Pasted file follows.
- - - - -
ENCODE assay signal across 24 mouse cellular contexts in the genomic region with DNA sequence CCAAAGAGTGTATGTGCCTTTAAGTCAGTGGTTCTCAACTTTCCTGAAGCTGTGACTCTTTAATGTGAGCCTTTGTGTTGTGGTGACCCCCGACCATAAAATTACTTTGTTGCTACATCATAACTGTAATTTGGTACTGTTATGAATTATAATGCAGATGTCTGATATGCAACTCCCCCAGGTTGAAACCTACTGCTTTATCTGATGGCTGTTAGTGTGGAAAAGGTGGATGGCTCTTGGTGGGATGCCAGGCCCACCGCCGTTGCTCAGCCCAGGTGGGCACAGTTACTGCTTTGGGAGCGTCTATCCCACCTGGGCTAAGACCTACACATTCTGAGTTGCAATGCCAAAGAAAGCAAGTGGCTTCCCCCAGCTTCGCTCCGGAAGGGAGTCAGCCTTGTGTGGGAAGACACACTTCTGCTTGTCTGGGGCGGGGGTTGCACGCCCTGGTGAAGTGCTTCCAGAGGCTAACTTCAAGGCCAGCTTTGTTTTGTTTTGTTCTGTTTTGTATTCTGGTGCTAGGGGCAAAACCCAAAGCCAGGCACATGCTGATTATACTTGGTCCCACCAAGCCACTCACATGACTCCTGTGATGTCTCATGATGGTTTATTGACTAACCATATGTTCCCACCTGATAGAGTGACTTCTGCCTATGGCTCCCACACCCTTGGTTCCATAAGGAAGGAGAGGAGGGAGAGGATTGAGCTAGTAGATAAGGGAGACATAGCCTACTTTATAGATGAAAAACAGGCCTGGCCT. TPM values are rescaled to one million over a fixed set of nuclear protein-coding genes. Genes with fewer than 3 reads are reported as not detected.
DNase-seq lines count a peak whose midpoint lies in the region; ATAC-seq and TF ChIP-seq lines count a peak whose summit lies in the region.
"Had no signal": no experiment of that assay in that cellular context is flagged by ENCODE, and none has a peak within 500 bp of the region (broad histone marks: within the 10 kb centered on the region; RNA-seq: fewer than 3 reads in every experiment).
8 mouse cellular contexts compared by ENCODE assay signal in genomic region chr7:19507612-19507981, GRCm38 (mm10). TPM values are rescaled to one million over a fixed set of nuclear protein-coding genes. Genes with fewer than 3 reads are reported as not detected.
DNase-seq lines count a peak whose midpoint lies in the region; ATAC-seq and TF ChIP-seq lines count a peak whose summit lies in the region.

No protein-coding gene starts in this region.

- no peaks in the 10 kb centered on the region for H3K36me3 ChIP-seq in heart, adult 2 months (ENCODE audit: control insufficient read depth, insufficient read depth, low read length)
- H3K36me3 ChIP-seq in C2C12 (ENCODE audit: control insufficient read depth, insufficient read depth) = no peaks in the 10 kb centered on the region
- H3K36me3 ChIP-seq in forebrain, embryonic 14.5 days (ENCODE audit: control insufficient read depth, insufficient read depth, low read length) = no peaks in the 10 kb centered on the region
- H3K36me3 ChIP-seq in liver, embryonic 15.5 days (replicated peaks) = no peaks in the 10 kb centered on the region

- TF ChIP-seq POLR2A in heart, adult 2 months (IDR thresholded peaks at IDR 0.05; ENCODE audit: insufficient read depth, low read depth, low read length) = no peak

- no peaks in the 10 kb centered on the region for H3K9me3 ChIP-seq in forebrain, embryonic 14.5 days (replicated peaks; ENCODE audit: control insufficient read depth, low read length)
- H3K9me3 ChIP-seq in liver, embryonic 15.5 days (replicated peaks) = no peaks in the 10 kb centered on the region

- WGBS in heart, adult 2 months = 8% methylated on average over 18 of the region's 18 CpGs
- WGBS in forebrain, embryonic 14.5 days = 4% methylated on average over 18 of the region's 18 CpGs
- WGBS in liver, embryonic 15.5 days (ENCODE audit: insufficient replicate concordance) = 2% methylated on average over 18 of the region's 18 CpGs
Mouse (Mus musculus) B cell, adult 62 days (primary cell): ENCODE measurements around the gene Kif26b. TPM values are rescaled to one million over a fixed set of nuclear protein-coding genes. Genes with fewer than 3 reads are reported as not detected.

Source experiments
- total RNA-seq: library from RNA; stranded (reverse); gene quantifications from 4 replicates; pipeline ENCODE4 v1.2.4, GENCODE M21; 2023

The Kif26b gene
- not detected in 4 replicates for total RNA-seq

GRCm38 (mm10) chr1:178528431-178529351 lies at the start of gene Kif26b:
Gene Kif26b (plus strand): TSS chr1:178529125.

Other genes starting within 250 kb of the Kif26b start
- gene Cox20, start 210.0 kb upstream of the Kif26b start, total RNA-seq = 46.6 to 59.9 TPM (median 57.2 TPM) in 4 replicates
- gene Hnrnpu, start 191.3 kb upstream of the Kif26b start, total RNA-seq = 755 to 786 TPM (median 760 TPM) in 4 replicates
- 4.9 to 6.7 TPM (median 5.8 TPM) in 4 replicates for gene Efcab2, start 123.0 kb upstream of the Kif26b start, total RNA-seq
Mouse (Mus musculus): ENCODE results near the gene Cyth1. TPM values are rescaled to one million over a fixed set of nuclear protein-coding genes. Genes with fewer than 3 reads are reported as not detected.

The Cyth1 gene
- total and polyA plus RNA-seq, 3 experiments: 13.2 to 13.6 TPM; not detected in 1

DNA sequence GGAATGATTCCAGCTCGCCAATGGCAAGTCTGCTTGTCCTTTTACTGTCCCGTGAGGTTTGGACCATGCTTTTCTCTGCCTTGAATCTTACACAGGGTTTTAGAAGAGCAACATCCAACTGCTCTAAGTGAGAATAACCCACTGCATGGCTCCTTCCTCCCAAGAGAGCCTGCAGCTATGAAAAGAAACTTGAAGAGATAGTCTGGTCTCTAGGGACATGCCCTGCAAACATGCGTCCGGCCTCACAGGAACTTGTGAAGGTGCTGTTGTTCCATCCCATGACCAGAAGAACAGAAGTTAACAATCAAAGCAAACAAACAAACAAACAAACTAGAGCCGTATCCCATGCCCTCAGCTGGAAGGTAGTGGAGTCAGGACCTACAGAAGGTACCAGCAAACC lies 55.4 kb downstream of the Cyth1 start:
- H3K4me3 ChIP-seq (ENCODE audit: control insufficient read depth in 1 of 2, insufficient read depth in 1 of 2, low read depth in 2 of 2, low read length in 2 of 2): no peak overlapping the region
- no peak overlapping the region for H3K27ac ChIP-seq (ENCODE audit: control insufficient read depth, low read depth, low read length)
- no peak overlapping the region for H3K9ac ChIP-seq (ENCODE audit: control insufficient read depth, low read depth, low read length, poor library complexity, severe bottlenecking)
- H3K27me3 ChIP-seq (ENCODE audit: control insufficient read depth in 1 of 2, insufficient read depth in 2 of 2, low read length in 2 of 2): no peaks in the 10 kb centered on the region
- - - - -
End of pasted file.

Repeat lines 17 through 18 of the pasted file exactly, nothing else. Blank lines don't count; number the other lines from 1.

Mouse (Mus musculus) B cell, adult 62 days (primary cell): ENCODE measurements around the gene Kif26b. TPM values are rescaled to one million over a fixed set of nuclear protein-coding genes. Genes with fewer than 3 reads are reported as not detected.

Source experiments